grahau tāmrārunaśikhau prajvalantāviva sthitau|
saptarsīnām udārānām samavacchādya vai prabhām||
samvatsarasthāyinau ca grahau prajvalitāvubhau |
viśākhayoh samīpasthau brhaspatiśanaiścarau||
The first half-verse which is quoted by BNA, could refer to comet bodies as claimed. But
these were near U. Major in the northern sky as can be understood from the context in
second half which the learned author conveniently forgets to quote. His claim of Jupiter
and Saturn being names of comets in the second verse above is negated as these two
objects are qualified as being year-long stationary near the ecliptic stars viśākha. These
two celestial objects brhaspati and śanaiścara are said to be bright and shining. This does
not in any way mean Vyāsa intends them to be comets of that name.
 The further specious claim of BNA is that the purported usage of denoting the son by the
name of the father “….is quite according to Sanskrit grammar”. If it is so, the author
should have supported his claim with justifications from an authoritative text on Sanskrit
grammar. In the absence of such support his statement is just a piece of empty rhetoric.
The author adds the phrase “son of” in front of every planet the position of which proves
inconvenient to his preconceived chronology. This type of wishful translation is as good
as deriding the original composer of the Epic for lack of vocabulary. Similar is the
author’s dismissal that star Dhruva mentioned to be drifting during the MB war cannot
refer to the Polestar. BNA gives no reason for ignoring this astronomical statement. Is it



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because he knows that α-Draconis was the Polestar during 3200-2400 BCE and its
movement as recorded in MB would assign the latter to a date later than 2400 BCE?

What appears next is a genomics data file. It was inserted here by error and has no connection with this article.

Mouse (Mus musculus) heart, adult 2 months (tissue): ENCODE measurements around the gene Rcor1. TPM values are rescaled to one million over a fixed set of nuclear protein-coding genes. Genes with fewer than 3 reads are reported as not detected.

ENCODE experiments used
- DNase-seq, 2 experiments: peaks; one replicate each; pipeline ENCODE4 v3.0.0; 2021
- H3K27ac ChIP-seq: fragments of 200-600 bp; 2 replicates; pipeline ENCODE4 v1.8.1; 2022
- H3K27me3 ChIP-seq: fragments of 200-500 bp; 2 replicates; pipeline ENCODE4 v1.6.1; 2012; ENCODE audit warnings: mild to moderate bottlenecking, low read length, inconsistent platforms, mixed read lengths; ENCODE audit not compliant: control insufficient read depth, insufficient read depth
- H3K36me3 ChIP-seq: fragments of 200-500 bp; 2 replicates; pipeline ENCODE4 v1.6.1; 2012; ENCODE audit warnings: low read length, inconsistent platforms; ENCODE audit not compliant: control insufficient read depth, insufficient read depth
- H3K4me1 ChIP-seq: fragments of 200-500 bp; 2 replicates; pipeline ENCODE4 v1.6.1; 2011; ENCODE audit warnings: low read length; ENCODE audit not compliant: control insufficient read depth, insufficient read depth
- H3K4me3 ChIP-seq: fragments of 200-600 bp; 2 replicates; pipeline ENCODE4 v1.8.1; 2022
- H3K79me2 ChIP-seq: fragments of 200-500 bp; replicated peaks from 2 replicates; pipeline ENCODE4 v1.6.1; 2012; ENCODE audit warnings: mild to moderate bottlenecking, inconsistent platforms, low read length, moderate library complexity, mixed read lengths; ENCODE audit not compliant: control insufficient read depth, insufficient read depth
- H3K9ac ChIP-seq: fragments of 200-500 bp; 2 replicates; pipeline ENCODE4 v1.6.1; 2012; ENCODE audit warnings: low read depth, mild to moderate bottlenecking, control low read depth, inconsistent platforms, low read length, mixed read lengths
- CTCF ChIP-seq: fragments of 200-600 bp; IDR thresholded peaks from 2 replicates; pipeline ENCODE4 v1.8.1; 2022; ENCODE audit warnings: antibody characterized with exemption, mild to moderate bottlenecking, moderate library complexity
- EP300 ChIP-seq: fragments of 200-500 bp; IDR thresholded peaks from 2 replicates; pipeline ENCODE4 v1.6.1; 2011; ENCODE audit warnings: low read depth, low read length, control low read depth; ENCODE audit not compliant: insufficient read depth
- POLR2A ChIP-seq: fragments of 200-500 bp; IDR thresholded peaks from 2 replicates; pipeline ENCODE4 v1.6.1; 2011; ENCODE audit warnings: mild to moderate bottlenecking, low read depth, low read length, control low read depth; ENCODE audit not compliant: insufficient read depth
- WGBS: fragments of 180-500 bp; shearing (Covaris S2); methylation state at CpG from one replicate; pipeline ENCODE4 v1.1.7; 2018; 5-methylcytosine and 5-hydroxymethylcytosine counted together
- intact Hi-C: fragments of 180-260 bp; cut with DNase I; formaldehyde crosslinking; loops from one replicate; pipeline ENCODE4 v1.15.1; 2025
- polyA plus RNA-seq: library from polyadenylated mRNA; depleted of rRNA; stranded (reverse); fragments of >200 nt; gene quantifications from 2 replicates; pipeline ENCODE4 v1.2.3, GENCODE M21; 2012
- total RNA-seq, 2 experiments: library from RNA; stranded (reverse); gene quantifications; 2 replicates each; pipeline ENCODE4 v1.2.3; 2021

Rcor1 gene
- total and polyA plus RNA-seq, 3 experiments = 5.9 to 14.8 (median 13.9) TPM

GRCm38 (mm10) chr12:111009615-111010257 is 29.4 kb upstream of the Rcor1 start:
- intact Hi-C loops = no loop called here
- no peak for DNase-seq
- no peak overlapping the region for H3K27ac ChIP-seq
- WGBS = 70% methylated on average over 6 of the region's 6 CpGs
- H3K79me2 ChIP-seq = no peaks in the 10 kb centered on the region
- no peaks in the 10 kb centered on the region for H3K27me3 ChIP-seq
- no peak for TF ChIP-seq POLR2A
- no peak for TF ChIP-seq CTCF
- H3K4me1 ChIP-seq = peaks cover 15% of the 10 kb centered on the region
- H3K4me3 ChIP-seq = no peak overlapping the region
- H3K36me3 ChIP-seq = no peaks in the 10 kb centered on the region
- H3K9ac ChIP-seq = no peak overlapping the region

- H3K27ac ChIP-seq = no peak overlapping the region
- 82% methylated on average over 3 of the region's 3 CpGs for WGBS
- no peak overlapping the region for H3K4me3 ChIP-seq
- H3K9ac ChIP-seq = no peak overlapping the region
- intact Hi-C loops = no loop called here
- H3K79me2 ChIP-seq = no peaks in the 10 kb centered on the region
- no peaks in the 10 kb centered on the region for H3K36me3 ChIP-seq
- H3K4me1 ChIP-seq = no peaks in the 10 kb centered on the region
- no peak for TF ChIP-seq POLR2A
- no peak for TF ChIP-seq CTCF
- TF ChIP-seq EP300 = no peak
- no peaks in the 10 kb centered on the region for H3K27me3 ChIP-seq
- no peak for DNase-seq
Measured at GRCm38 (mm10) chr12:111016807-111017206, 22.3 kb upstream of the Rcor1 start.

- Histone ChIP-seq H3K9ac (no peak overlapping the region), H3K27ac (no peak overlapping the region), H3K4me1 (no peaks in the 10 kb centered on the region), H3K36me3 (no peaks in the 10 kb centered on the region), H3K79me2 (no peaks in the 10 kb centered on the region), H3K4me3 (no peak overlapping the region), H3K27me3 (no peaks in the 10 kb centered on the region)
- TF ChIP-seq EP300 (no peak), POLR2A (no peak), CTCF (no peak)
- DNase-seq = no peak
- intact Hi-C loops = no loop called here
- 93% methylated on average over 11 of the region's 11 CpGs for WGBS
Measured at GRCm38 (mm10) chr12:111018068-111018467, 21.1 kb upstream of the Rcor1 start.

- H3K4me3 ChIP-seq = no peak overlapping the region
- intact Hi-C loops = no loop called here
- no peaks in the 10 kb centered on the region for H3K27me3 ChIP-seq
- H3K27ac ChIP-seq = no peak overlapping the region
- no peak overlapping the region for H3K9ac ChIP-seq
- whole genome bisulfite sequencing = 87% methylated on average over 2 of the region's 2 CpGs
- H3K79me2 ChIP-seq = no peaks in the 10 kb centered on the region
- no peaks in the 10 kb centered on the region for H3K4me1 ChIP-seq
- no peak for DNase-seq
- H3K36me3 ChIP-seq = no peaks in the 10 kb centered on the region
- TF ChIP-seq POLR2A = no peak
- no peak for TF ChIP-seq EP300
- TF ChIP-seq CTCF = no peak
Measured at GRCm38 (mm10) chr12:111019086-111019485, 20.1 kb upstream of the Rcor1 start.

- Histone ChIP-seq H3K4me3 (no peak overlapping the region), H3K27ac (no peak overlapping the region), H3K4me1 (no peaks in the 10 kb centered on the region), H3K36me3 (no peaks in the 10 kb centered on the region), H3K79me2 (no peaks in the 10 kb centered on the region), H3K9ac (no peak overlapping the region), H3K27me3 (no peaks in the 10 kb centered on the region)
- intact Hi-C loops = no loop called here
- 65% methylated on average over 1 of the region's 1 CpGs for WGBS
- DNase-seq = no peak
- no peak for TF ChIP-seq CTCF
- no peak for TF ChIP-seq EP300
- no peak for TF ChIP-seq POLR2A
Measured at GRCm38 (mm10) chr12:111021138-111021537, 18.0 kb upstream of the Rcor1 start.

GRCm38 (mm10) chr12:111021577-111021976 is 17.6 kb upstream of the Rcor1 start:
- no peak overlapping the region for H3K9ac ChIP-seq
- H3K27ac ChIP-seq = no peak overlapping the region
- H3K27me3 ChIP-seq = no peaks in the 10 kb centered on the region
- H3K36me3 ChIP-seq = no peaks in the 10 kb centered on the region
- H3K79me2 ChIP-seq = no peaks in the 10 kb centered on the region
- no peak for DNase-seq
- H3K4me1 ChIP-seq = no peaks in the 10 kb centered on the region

BNA assumes that Karna was able to predict a forthcoming solar eclipse. What is the
basis for this ad hoc assumption? Further he takes that this was near star jyesthā which is
nowhere mentioned to be so in MB. The argument of BNA that there was a lunar eclipse
on kārtika-pūrnimā and a solar eclipse in jyesthā star is an extrapolation in the realm of
possibility but not attested by the MB text. Figure 4 is supposed to represent a solar
eclipse on 14th October 3067 BCE. But was this visible in Kuruksetra? Similarly Fig.8 is
claimed to represent a lunar eclipse on 29th September of the same year. One has to just
believe the author for this assertion. Results obtained from other planetarium software do
not support the author’s claim. These and such other issues casting doubts on the results
of the author have been raised earlier also (Chandra Hari 2003). But BNA has remained
reluctant to subject his results to alternate methods of computations which are openly
available to anyone seriously interested in scientific archaeoastronomy.
Any observation will have errors and hence it is necessary to find out how sensitive the
final result is to the various assumptions done. The author claims that his results are
consistent with the text. What is meant by consistency? The author does not define this
nor state a criterion against which his consistency can be verified. Textual criticism and
the Indian tradition of astronomy about MB statements are irrelevant to the author. For
example, Bhattotpala (9th -10th Cent.) the celebrated commentator on the Br hat-samhitā
takes that the eclipse duo mentioned in MB occurred in the thirteenth (intercalary) month;
not at thirteen day interval. With difficult planetary positions being ignored whimsically
as comets, the principle followed is loud and clear. Following such a method, of course,
any date can be demonstrated for the MB war. Those who crave for modern scientific
analysis to show that the traditional Kaliyuga start was in 3102 BCE will initially feel
elated, till they realize that it is a pyrrhic victory gained by distorting planets to be comets
on the bizarre claim that “denoting the son by the name of the father” is as per Sanskrit
grammar. Other than this imaginary interpretation of the author there is no authority for
taking Vyāsa’s planets as comets. An offshoot of this is the anticlimax that his result of
3067 BCE for the MB war depends solely on imputing convoluted and spurious meanings